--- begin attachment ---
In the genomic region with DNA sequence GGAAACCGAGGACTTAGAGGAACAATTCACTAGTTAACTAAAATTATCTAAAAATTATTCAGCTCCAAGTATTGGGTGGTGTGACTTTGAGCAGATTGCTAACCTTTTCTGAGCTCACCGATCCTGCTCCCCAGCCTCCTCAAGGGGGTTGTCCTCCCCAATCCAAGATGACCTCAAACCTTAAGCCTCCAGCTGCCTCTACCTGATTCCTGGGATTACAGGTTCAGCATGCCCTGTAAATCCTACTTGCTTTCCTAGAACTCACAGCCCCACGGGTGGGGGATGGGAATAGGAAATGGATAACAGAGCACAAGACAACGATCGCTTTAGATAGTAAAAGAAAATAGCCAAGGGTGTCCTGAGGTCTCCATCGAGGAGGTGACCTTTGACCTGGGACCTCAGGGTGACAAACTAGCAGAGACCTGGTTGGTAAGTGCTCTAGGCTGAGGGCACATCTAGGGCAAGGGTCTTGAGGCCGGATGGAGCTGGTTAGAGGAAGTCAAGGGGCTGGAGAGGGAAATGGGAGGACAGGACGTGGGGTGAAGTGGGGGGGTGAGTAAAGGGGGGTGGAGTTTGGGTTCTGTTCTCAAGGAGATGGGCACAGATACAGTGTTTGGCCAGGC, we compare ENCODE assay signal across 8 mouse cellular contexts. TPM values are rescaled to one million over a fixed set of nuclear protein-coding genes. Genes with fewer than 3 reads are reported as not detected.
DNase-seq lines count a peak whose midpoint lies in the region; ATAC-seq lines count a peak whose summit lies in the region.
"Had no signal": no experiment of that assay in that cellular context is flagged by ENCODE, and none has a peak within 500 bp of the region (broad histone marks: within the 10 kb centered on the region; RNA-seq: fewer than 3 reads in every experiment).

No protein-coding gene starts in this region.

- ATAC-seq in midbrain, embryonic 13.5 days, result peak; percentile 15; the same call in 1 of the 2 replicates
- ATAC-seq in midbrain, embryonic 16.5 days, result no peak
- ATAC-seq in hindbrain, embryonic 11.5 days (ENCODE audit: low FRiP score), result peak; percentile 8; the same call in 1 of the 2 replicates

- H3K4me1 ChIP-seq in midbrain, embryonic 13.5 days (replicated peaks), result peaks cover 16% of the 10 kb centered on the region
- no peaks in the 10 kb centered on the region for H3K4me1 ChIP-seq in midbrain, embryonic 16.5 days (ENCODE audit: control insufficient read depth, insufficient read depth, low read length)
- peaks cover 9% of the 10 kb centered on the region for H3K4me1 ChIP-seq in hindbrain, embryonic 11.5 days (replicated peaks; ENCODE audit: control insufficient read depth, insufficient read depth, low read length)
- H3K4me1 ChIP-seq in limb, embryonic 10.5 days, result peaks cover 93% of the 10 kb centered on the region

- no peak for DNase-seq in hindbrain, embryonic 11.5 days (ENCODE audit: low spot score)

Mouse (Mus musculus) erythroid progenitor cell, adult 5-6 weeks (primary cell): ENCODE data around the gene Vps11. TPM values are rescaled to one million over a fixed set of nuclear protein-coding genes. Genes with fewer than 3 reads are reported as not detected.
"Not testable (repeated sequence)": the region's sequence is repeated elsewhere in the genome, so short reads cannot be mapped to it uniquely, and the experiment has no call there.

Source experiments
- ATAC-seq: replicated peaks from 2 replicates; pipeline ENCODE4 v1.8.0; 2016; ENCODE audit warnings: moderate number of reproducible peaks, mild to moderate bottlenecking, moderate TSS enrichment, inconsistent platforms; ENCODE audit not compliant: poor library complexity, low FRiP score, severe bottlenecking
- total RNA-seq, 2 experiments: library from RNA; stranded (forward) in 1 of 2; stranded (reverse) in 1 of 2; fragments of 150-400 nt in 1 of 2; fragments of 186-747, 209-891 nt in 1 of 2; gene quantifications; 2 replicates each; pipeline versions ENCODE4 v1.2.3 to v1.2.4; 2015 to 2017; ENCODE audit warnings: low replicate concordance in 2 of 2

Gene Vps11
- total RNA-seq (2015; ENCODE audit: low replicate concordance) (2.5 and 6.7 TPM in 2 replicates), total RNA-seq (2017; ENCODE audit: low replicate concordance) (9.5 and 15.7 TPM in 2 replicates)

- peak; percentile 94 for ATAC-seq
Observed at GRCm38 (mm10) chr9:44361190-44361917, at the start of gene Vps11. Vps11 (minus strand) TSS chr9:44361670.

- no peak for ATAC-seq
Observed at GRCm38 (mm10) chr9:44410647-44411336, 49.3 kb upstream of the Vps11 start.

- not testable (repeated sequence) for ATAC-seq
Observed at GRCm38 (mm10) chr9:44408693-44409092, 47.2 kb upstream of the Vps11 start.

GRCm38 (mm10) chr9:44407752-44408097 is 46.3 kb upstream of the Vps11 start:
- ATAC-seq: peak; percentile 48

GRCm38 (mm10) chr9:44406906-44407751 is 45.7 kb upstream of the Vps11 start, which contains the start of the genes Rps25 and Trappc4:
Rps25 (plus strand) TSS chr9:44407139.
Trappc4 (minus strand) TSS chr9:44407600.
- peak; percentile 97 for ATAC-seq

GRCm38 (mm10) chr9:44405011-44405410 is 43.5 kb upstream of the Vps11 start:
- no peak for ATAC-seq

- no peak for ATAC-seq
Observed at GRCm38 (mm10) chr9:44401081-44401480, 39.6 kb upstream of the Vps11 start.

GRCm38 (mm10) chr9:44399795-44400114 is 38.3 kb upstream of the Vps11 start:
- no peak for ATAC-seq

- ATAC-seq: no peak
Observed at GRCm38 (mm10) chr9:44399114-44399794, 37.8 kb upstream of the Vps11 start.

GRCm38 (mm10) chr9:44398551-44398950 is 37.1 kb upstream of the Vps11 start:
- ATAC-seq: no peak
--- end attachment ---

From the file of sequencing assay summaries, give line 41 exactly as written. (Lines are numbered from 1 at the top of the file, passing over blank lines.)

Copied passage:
- ATAC-seq: no peak